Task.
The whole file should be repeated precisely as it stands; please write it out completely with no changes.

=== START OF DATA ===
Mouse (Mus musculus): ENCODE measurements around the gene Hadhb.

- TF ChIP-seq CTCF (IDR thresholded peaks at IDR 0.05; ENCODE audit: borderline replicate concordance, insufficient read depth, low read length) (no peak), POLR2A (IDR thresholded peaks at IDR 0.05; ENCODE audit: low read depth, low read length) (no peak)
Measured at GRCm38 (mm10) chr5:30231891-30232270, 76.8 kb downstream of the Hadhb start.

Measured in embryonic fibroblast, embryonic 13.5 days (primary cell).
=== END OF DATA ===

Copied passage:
Mouse (Mus musculus): ENCODE measurements around the gene Hadhb.

- TF ChIP-seq CTCF (IDR thresholded peaks at IDR 0.05; ENCODE audit: borderline replicate concordance, insufficient read depth, low read length) (no peak), POLR2A (IDR thresholded peaks at IDR 0.05; ENCODE audit: low read depth, low read length) (no peak)
Measured at GRCm38 (mm10) chr5:30231891-30232270, 76.8 kb downstream of the Hadhb start.

Measured in embryonic fibroblast, embryonic 13.5 days (primary cell).